But here’s the good news! You –yes, even you – really do deserve the best. Nothing is too good for you. At this point you may be asking, “But, why me?” Well, the answer may surprise you. It’s not because of anything you’ve done to merit the best. It’s not because you’ve earned the right to the best. It’s not because you’re owed the best. Oh, no! It’s simply because you are YOU! And there’s not another “YOU” in the entire universe.

    You deserve the best because you are so unique in all of God’s great creation.
    God has never made anything or anyone exactly the same. Not even identical twins are “identical.” That’s right; you’re ‘special-made.’ He accepts you just the way you are. And as someone has said, “God doesn’t make junk.” In his sight you’re like a ‘one-and-only’ rare work of timely creation; intended to bring him glory by your very existence.

    You deserve the best because God loves you. He can’t help loving you because
    “God is love.” Real love never thinks of giving the object of its affection something ‘second best.’ Besides, “the best” is the only thing that God has to give. And for you, only the very best will do. You are so valuable in God’s eyes, he would
    search heaven and earth to find a gift worthy of you. For you no cost to himself would ever be considered too much to pay. And so he did! He gave to you the best he had – his one and only Son, Jesus. And, why should he not? After all, you do deserve the best. And God’s best is a continuum. In other words, “The best is
    yet to come!” ~
    (By: Ivan A. Rogers)

  • Mark Kennedy

    I’m way late to this party–having been too drained from working with 7th-12th grade boys to keep up with my reading. 🙂 I do still want to say, though, that your 10 points, Prof. Olson, seem to me very well thought out–and I’ve done this work professionally for several decades. I would have been hard pressed to come up with that list. By the way, have you given the talk yet? If so, how did it go?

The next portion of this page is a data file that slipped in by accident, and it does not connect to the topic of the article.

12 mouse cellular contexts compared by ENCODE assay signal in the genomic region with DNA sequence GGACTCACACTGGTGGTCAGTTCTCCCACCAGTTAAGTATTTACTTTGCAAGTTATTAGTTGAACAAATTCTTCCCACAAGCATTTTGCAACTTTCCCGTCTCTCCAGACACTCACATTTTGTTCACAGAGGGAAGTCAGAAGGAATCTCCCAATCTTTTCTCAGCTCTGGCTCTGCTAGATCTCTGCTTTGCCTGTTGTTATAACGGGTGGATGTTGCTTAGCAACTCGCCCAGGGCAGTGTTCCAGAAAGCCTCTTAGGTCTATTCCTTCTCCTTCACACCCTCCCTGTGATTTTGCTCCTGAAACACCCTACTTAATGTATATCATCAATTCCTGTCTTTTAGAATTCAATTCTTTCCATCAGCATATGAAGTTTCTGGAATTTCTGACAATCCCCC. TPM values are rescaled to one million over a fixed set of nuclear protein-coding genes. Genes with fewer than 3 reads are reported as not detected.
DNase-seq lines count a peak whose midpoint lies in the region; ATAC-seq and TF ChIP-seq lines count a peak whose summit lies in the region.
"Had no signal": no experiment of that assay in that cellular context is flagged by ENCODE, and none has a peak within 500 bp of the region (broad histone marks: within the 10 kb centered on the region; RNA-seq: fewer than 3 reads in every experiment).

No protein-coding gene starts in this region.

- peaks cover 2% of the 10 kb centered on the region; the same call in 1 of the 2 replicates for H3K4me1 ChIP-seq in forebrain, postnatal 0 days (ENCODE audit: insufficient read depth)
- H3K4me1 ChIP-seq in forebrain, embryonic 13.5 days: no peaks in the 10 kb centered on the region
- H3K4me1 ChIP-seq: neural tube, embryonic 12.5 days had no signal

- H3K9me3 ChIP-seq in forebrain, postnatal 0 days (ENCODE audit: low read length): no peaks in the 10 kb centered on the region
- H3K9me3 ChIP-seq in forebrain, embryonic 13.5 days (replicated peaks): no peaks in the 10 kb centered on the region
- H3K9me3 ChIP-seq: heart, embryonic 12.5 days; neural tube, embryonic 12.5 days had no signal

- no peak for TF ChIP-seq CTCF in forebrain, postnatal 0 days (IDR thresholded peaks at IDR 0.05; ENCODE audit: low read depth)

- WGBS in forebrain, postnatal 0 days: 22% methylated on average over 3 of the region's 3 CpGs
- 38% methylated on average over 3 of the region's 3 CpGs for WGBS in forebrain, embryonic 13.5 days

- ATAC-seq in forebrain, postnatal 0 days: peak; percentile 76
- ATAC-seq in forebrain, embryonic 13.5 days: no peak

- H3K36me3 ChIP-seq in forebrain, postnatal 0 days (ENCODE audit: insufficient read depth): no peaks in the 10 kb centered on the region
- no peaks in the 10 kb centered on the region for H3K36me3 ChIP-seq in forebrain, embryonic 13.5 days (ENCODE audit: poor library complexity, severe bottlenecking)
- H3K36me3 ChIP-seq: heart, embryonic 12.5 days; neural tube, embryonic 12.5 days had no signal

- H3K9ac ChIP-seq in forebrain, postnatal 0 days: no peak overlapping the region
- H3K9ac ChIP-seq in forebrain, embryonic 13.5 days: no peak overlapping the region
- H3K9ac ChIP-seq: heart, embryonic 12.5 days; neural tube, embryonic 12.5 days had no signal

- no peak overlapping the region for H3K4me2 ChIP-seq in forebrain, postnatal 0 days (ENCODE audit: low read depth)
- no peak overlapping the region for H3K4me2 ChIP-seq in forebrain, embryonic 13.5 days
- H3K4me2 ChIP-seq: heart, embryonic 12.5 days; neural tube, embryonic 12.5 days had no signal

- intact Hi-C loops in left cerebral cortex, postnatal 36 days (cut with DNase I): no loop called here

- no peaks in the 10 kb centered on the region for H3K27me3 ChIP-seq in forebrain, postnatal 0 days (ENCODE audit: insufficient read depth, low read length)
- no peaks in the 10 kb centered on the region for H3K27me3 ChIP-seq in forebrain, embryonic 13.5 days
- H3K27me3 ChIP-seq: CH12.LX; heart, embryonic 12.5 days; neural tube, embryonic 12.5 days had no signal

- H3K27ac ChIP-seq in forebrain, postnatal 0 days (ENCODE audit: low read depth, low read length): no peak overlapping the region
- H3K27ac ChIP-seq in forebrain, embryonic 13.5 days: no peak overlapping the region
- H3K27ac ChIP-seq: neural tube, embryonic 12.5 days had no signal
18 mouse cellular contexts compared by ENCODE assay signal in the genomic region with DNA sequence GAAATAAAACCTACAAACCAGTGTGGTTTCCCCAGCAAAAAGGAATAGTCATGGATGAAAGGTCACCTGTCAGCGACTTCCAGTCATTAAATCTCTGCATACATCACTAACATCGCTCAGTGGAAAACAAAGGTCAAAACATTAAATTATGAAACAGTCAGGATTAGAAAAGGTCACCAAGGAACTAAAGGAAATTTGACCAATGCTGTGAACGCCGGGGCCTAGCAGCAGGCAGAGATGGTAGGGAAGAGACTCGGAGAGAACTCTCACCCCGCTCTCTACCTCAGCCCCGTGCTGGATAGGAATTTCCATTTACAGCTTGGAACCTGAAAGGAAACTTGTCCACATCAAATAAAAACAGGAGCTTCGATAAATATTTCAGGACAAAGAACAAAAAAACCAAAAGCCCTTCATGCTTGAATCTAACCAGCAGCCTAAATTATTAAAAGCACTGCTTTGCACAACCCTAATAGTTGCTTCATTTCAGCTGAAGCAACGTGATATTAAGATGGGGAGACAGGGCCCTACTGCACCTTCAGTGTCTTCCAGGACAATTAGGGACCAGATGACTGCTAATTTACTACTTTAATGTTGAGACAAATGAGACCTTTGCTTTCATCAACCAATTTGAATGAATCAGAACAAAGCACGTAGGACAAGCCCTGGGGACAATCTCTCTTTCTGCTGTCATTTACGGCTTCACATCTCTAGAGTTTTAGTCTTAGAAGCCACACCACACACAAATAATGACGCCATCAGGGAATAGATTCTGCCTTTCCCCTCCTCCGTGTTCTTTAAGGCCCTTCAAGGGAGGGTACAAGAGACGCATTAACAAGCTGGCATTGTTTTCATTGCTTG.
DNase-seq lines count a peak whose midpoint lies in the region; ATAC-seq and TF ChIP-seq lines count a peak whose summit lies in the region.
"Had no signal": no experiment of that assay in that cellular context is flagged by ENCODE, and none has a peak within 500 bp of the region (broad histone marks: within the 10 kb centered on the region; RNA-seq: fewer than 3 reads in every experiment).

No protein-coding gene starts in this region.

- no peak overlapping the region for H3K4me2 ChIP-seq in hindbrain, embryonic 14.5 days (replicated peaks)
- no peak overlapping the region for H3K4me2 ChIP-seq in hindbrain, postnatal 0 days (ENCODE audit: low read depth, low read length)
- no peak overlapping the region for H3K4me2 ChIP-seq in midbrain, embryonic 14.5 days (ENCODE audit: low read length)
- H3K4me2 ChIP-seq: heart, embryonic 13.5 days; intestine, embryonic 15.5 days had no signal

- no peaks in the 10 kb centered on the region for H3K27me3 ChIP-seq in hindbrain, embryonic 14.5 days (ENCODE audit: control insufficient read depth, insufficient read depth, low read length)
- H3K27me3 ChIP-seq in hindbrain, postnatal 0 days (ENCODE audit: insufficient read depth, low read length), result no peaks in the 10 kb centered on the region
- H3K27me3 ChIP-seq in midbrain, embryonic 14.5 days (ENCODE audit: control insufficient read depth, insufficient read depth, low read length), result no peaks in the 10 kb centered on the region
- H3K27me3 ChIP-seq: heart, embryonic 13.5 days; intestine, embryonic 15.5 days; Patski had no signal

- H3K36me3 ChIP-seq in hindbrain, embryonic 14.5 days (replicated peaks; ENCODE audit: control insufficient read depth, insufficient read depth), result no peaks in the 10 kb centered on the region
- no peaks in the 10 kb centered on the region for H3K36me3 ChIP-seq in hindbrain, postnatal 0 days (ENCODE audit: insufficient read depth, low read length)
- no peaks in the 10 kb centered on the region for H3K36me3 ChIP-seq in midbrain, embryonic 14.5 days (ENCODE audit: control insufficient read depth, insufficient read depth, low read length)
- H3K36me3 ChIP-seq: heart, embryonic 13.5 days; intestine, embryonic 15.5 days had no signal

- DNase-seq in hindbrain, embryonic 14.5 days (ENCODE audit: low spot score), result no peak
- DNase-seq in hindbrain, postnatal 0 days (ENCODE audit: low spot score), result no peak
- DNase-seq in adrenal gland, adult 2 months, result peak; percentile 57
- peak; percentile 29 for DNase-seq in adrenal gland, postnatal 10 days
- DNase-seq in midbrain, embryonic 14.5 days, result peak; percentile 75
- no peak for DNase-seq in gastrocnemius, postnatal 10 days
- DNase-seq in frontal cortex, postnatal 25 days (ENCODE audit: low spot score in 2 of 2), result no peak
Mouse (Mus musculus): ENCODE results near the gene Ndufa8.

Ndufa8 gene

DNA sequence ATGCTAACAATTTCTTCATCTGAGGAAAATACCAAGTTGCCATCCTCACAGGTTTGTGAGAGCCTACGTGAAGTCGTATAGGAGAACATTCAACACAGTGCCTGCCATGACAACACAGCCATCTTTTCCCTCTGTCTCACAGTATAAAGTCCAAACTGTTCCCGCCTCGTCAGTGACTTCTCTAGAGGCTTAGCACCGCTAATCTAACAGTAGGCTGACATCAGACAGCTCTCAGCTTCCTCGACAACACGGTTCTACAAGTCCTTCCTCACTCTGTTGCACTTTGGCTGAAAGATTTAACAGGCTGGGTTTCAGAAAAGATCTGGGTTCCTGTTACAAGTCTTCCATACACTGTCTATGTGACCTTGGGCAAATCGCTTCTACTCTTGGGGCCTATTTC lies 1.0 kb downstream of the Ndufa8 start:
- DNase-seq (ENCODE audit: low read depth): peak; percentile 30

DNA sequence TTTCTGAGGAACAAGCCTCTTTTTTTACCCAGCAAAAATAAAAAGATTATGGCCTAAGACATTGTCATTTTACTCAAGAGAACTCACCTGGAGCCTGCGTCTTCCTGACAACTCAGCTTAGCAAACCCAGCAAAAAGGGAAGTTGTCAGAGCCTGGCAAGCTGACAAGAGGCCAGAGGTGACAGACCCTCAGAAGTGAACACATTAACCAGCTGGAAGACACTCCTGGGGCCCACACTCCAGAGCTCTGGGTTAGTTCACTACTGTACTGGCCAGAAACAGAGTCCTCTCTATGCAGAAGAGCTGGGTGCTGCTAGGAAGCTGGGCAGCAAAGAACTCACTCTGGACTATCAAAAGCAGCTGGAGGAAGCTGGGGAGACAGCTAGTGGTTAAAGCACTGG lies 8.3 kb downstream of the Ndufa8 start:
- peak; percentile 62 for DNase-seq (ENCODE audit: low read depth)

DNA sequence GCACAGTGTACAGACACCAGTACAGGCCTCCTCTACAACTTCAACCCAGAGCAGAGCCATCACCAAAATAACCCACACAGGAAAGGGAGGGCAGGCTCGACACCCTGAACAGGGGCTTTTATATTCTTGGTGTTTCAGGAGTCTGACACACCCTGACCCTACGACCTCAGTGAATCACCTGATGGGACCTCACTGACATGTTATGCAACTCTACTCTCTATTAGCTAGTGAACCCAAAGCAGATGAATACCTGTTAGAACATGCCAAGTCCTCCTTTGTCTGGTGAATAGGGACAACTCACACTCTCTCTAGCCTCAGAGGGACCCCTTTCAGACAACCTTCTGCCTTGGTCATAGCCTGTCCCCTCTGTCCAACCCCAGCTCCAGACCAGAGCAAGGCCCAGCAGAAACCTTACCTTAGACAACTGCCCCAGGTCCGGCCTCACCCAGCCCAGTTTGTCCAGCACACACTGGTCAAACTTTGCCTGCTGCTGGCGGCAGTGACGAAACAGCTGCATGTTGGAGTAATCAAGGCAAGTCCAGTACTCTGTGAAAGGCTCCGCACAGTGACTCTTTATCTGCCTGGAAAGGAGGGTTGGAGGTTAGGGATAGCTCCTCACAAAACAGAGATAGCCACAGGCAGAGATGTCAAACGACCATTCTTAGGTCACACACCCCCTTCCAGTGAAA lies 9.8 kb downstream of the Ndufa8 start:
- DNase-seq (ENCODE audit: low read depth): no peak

• Roger Olson

      Not yet. Very soon. Pray for me, please.

      • Mark Kennedy

        Will do. Those boys need you.

  • Mark Kennedy

    Were my comments somehow offensive? Wondering why they didn’t make it?

    • Roger Olson

      Sorry, don’t know. Too many to remember.

  • Stephen Alexander

    I really think that point six is critical. I also like that you posed it as a positive. Do this! Find a trustworthy adult. You are absolutely right secrets corrode the soul. They also encourage us to live dual lives. Giving the boys some active advice (fid a mentor) will go so much further in combating the secret keeping which is so pervasive in teens.

  • Jamie McCallum

    Dr. Olson, thank you for these great words! As a female youth minister, I often pray that the male students will have mentors to invest in and walk alongside them- men who will encourage and challenge them in a way I am not always able to do. I will encourage the men who help in our ministry to read this article and share the insight with our guys. Even better, maybe you could come share the truths in person!

    • Roger Olson

      I am at your service.